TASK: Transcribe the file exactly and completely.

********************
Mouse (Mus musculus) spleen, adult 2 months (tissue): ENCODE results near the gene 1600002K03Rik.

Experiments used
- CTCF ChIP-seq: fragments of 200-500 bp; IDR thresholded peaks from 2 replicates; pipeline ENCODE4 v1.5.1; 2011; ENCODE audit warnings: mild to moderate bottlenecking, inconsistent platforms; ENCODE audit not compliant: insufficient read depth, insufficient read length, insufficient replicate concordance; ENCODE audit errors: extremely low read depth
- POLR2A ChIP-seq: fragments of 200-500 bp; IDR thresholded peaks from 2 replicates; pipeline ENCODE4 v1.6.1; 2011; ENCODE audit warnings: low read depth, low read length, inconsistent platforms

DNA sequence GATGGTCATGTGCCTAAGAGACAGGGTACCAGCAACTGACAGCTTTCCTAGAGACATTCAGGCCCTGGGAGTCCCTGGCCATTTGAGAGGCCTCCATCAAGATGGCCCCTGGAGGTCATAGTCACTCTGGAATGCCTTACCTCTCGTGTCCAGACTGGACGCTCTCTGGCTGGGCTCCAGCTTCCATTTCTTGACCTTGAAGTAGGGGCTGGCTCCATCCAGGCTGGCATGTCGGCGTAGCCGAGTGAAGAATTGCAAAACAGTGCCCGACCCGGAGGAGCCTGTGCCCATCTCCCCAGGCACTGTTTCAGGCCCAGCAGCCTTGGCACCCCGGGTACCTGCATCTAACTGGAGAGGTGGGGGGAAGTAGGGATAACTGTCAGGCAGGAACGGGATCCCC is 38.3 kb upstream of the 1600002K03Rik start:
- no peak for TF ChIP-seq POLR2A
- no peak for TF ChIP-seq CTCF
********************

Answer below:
Mouse (Mus musculus) spleen, adult 2 months (tissue): ENCODE results near the gene 1600002K03Rik.

Experiments used
- CTCF ChIP-seq: fragments of 200-500 bp; IDR thresholded peaks from 2 replicates; pipeline ENCODE4 v1.5.1; 2011; ENCODE audit warnings: mild to moderate bottlenecking, inconsistent platforms; ENCODE audit not compliant: insufficient read depth, insufficient read length, insufficient replicate concordance; ENCODE audit errors: extremely low read depth
- POLR2A ChIP-seq: fragments of 200-500 bp; IDR thresholded peaks from 2 replicates; pipeline ENCODE4 v1.6.1; 2011; ENCODE audit warnings: low read depth, low read length, inconsistent platforms

DNA sequence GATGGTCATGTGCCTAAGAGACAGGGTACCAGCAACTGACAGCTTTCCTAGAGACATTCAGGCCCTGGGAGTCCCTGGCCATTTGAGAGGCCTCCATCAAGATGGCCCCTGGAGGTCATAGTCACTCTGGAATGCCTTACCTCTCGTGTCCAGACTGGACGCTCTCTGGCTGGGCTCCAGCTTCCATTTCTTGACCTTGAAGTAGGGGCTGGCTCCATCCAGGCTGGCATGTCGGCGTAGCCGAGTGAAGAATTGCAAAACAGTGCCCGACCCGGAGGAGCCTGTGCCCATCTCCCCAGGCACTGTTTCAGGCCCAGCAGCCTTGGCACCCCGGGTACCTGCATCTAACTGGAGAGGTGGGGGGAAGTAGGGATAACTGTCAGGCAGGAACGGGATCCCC is 38.3 kb upstream of the 1600002K03Rik start:
- no peak for TF ChIP-seq POLR2A
- no peak for TF ChIP-seq CTCF